Jan 02

Online Community Management: From Avatars to Trolls, the A to T (Zed that is) of Managing Online Communities

A few odd things in online community management

Unless you are using one of the big platforms, you are likely to run into rogue users, forum users, group or online community members, who will ignore, twist or reinterpret your rules, or will make you realise you need to add another one to the list. So here are a few rules – feel free to borrow them – to keep in mind.

Avatar – Keep it decent, keep it friendly

Do not feed the trolls in you online communityThe picture on the profile is who the user is to the rest of the world. Make sure you explicitly state that you reserve the right to remove some profile images if they are inappropriate.

Suggested rule:

Avatars: Use a nice, friendly picture of yourself, if possible. No nudity, pornography, obscenity. No political, racial or offensive signs, symbols, gestures.

ALL CAPS – No shouting in public places

Using capitalisation too much is tabloid style in an online community. Whether it is a post or a status update. If you use it, you are either annoying by nature (everyone must read YOUR UPDATE), or by profession (spammy internet affiliate guru that is). Suggested rule:

Capitalisation: Do not capitalise you entire post or title. It will get your account suspended.

Count Counts

These are the people who would not miss an opportunity to make themselves heard. There are two ways to handle them. You can either put them in charge of one or two topics, threads, issues and ask them to look after those for you and also let the others speak.

Alternatively, if they do not catch your drift, feel free to politely ask them to give commenting and posting a break because the whole community reaks of ther posts. This usually upsets them, but they will learn.

Suggested rule: Increasing post and comment counts: Only one thread per topic. Repeated or duplicate topics/threads/subgroups will be deleted without notice.

Flamez – Burn Baby Burn

There is nothing like a good debate in a community. People have a better sense of belonging, they feel they own the discussion and the community. But if your community is about nothing but argument upon argument, it is not a healthy community. It will not thrive. It is an environment that is characterised by aggression and verbal abuse.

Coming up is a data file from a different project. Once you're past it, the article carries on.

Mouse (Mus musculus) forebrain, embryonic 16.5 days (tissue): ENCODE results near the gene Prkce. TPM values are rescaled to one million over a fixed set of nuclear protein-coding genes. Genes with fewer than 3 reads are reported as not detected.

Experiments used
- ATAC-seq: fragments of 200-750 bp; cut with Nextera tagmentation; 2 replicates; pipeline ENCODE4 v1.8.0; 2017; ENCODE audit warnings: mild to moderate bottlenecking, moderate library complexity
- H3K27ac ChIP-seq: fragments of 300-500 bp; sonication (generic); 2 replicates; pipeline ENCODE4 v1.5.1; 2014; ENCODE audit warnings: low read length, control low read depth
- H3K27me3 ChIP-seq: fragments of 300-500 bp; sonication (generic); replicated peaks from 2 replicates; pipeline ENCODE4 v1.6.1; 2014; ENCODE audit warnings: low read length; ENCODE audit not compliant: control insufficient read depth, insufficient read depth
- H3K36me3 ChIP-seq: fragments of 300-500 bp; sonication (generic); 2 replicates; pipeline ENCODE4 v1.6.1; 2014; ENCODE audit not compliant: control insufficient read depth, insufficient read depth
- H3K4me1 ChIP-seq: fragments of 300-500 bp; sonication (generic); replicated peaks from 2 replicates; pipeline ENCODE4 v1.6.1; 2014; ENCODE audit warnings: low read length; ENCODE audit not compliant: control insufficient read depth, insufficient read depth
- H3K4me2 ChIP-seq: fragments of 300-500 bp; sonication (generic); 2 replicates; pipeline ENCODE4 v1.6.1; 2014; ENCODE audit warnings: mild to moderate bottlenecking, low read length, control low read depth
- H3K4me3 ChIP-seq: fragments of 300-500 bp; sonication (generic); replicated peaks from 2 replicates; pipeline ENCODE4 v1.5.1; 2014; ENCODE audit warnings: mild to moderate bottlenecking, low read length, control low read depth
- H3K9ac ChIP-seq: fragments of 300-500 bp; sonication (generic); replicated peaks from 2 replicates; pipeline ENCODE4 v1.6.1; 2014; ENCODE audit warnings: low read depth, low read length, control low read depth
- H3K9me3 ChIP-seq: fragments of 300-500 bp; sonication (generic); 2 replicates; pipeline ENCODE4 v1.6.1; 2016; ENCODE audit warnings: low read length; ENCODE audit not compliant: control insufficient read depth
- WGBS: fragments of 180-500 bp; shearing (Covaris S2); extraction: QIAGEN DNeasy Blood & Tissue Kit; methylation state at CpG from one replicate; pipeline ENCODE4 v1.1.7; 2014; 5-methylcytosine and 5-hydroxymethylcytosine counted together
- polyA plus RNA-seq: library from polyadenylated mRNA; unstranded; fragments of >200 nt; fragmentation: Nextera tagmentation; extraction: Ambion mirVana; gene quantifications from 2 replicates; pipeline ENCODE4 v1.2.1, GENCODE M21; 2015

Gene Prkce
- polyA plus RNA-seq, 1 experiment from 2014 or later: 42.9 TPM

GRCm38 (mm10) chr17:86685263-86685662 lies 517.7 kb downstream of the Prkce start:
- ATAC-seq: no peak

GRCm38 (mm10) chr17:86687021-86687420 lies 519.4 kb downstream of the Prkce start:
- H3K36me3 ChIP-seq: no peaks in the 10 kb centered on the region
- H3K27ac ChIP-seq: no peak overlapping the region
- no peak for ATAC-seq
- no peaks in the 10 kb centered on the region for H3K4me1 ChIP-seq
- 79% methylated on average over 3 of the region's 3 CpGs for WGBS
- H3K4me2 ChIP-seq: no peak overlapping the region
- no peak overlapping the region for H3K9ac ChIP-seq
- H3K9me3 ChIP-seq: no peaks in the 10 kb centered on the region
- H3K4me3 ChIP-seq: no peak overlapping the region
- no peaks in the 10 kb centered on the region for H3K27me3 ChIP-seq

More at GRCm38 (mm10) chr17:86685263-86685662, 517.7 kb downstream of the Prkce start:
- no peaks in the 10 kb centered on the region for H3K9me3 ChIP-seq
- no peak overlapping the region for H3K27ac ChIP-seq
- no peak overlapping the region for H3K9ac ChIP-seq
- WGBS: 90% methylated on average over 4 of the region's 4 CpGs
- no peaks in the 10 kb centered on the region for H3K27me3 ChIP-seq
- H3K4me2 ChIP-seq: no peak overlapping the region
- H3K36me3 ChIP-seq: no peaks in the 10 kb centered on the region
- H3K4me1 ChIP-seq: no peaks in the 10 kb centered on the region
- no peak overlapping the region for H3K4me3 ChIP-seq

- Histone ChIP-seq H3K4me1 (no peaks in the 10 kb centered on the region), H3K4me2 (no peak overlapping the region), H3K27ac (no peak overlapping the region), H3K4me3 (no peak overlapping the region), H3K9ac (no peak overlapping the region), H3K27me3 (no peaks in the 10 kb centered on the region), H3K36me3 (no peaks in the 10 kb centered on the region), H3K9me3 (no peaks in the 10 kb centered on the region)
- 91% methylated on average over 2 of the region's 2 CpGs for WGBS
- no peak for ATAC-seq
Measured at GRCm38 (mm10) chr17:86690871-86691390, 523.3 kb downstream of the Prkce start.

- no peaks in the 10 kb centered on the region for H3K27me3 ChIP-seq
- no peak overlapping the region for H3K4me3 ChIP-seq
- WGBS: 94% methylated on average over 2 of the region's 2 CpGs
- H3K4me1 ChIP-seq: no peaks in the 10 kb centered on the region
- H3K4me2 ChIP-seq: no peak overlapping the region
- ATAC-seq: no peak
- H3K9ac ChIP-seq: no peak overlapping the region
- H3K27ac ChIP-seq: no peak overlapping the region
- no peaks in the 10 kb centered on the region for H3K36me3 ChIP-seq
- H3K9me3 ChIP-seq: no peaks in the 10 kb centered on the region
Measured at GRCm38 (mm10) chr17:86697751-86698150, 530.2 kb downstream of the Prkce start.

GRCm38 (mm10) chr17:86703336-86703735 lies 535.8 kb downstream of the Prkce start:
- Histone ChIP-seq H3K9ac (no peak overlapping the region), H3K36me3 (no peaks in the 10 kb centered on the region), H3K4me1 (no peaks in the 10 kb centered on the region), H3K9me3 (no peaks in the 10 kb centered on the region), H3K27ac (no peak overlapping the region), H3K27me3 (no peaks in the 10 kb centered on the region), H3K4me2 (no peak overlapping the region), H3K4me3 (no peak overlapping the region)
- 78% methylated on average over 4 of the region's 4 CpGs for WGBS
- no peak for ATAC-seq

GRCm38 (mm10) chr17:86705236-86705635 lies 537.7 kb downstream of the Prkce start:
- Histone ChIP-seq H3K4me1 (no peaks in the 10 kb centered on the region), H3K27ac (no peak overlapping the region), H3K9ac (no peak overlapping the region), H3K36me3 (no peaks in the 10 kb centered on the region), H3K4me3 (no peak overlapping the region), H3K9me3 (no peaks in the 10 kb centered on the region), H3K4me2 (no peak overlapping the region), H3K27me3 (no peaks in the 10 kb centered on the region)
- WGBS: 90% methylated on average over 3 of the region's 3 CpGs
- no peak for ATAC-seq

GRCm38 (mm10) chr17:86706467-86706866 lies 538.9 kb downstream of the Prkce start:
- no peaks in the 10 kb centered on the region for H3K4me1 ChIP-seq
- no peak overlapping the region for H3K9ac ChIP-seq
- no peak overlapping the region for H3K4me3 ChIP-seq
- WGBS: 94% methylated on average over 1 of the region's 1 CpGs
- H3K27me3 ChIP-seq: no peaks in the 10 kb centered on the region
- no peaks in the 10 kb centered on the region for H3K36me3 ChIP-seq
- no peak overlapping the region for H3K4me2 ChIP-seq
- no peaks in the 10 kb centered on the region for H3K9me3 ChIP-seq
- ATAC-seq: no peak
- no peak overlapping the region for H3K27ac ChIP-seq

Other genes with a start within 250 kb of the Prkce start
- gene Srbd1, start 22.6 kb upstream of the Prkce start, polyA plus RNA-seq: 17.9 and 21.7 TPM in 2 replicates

It is your job to make sure that arguments aim to come to a consensus and that show participants that disagreement does not need to mean a lack of respect.

Suggested rule: Treat others the way your would like to be treated. No disrespect or abuse is tolerated. Do not test this rule.


A smilie a day keeps the doctor away. It eases tension. It puts a bit of a friendly touch into a professional debate. Two smilies are one too many.

Suggested rule: Smilies and similar goodies: Only one smilie is funny. Keep down the noise.

Lurking is good

Encourage people to read before they write. There is nothing more annoying than 1000 rookies asking the same questions 1000 times, because they could not be bothered to run a search among existing threads. A friend of mine has a really likable policy. Only one thread exists about a topic. Admins consolidate new topics under existing ones if they are more or less duplicates.

If your newbies ae particularly slow on the FAQ, Houserules and the Terms & Conditions, prevent them from posting for a while. Three days or 30, with the message – “Please read our FAQs before your post a question” – plastered all over the welcome email and their profile.

Suggested rule: Read the FAQ first.

Off topic

There is nothing more annoying then hijacking the participants of a thread, group, team who are really enthusiastic and active with a totally unrelated albeit very provocative comment, post, idea. Don’t let that become common practice. It is also a form of spam, comment spam.

Suggested rule: Keep your comment on topic and to the point. Comment spam is flagged and deleted.


As an admin, you can demand others to respect you, but respect is rather earnt them commanded. Show respect to all members of your community. Protect those who are less able to articulate their opinions. Make sure they are not subject to abuse. And make sure you do not tolerate disrespect. Never. Not even a little. If you give in once, you lost the war.

Feel free to publicly demonstrate that disrespect towards fellow group members, admins or moderators meets a zero tolerance policy. Most people will like that. It makes your community a safe place to be in.

Suggested rule: The admins here speak softly but carry a mighty big stick.


Every community has them. They feed on attention. They wither when they are ignored. These are the users who are the loudest, meanest, most aggressive, abusive people who expect you to jump at their every whim. Ignore them in public. Most trolls can be tamed with a few behind the curtain sessions. If your cannot, chuck them out, but never feed them.

Suggested rule: For Trolls: we do not take to your kind here. Be kind or be gone. For all others: DO NOT FEED THE TROLL. (Ignoring them makes them shrink.)

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